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SMALL BUSINESS | How Much Did Your Assumptions Cost You Today? How Much Did Your Assumptions Cost by Ronald G. Shapiro Survival and success require making assumptions. We assume that bridges will carry us safely, otherwise we could not travel and highway bridges rarely collapse. Sometimes we make incorrect assumptions. Thus, we miss seeing obvious solutions which are right in front of us. In 2004 a man, dressed very simply appeared at the offices of a charity in New Jersey. Office staff assumed the man was homeless, requesting money, but he was not. He was Mack Ness, a vegetable farmer in his 90s, who wanted to donate $15 million. His contribution helped to develop Israel’s Negev. Translating the Mack Ness story to your small business, how might your business have gained if you had not made erroneous assumptions? How many relationships with customers, employees and business partners prospered because you reevaluated erroneous assumptions before they damaged your relationship? One area in which it is easy to make erroneous assumptions is customer complaints. It is easy to assume the customer wants far more than they actually want. When it comes time to trying to satisfy a customer with a complaint, do you ask them what they would like you to do or do you make assumptions? Years ago Mr. Kay of Kay’s-Newport, a women’s shoe store in Wayland Square, Providence, RI, explained that he always asked customers with complaints what they would like him to do. Most customers asked for less than one might have predicted. Customers frequently asked him to stretch shoes (a very simple process) rather than asking for refunds. Sometimes, Mr. Kay was even able to sell additional shoes while stretching the customer’s shoes. Another small business owner, Mr. Adams of Adams Fairacre Farms in 38 RISBJ | rhode island small business journal Poughkeepsie, New York used to ask complaining customers “What would you like me to do today?” Asking appropriate questions rather than merely accepting assumptions can facilitate solving numerous problems. I demonstrate this in my Education by Entertainment programs by asking a blindfolded participant (from grade 5 to professional) to find and describe a hidden prize. The audience sees a description of the prize and its location as Bryant University Psychology Association President Sarah Krabbe demonstrated in the accompanying photograph. The participant may search for the object and ask the audience yes/no questions. Typically, rather than asking logical questions which test their assumptions, the participant will ask questions to confirm their incorrect assumptions (including asking the same question many times) or explore the room. Most participants assume the object is not connected to them. Some will ask if their prize is the bandana or is on the bandana. Few will ask if their prize is in the bandana (although Sarah did). Many people will come extremely close to solving the problem then move to another line of questions, frequently revisiting questions already answered. When running a business, it is easy to have tunnel vision, focusing on only one area, or jumping from one focal area to another, repetitively, as many of our contestants do, while ignoring aspects of the business that have not been focused on recently or ever. Thus, we may miss seeing what is right in front of our eyes. Taking a step back and reviewing the big picture with potential input from employees, partners, customers and possibly a consultant may help to find new solutions. As small business owners who need to solve a variety of problems, our assumptions may prevent us from:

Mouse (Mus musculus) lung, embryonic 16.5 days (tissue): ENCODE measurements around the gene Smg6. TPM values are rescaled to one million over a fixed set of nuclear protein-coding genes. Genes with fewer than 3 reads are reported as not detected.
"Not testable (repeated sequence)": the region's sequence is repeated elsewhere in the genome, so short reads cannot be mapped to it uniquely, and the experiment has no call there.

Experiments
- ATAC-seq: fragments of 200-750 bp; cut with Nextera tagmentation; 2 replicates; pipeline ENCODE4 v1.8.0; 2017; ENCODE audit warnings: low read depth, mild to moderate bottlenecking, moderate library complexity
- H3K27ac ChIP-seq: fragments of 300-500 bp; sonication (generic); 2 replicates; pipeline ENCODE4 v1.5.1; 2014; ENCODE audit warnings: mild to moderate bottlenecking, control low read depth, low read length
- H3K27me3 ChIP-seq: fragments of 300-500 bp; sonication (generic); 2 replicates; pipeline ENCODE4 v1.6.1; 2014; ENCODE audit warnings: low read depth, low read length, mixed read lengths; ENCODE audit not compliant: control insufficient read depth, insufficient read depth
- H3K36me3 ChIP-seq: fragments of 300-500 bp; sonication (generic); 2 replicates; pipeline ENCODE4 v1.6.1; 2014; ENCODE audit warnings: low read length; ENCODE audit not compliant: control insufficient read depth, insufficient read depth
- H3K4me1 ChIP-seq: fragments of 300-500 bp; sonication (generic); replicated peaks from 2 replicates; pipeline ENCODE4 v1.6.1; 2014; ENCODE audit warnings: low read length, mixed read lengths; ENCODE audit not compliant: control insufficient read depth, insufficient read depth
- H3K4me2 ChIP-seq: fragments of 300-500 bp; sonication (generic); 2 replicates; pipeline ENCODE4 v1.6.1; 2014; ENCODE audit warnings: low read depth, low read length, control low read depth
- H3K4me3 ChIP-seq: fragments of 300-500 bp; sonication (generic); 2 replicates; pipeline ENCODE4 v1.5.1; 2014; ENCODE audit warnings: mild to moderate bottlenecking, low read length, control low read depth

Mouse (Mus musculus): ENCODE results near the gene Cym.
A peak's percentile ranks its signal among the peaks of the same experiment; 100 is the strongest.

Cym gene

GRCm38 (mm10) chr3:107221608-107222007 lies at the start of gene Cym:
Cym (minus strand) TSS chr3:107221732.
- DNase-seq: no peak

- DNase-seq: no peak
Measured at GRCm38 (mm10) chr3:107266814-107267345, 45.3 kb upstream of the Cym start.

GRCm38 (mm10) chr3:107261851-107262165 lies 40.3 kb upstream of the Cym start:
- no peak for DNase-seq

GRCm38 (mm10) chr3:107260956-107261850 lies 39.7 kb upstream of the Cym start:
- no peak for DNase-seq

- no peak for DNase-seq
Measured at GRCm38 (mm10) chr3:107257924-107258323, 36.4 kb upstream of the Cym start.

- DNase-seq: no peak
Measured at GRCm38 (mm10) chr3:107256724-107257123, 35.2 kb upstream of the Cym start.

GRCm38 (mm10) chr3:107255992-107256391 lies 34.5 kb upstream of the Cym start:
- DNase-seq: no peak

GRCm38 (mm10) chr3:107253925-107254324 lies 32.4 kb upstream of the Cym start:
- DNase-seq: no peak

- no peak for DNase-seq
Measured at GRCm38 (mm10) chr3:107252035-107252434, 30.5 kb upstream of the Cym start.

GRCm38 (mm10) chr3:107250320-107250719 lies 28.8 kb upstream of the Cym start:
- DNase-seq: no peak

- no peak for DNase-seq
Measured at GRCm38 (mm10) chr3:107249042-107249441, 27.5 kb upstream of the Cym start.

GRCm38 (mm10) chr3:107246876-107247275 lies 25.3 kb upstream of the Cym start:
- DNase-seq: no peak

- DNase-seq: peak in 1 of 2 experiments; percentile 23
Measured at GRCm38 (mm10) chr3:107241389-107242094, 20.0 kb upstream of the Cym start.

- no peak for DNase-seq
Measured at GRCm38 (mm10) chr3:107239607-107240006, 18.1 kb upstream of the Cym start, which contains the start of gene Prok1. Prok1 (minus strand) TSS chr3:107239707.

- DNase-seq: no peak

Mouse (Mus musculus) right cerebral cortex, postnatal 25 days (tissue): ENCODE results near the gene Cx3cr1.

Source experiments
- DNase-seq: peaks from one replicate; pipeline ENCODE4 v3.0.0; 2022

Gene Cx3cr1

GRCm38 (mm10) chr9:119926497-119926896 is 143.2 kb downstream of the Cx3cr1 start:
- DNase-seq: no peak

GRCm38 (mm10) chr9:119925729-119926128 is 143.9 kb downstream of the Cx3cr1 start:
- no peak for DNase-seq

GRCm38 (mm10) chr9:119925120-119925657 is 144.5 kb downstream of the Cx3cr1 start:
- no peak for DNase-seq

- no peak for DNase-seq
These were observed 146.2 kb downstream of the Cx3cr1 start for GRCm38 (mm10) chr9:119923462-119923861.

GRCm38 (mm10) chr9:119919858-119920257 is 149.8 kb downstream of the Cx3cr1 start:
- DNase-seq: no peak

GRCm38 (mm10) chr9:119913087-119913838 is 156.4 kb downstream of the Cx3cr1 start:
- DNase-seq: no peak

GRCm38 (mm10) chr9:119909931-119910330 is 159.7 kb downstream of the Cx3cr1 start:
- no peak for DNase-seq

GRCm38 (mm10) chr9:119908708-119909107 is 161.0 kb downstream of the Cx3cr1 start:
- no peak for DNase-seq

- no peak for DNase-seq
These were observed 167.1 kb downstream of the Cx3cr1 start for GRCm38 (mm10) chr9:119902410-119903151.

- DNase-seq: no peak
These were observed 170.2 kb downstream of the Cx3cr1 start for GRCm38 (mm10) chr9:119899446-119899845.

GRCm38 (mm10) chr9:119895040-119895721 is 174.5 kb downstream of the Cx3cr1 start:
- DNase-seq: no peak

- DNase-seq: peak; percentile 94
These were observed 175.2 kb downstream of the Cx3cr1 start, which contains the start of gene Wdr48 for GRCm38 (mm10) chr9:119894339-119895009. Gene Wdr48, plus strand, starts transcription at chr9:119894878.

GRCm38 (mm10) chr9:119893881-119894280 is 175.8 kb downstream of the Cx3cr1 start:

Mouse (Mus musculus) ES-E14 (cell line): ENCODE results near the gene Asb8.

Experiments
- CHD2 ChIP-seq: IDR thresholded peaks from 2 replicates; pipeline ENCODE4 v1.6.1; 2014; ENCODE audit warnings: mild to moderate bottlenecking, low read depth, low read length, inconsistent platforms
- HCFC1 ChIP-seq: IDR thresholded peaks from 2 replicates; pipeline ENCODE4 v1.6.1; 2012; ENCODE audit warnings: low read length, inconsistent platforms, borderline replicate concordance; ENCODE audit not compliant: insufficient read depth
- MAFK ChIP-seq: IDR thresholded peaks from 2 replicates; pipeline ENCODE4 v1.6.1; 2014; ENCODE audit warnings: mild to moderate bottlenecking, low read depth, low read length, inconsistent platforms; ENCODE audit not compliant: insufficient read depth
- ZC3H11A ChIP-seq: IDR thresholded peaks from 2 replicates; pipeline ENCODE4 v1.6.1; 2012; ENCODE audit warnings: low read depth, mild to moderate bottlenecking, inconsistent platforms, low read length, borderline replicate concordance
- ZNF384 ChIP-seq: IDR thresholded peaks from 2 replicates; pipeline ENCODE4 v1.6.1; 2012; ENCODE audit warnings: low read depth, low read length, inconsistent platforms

RISBJ Issue 4

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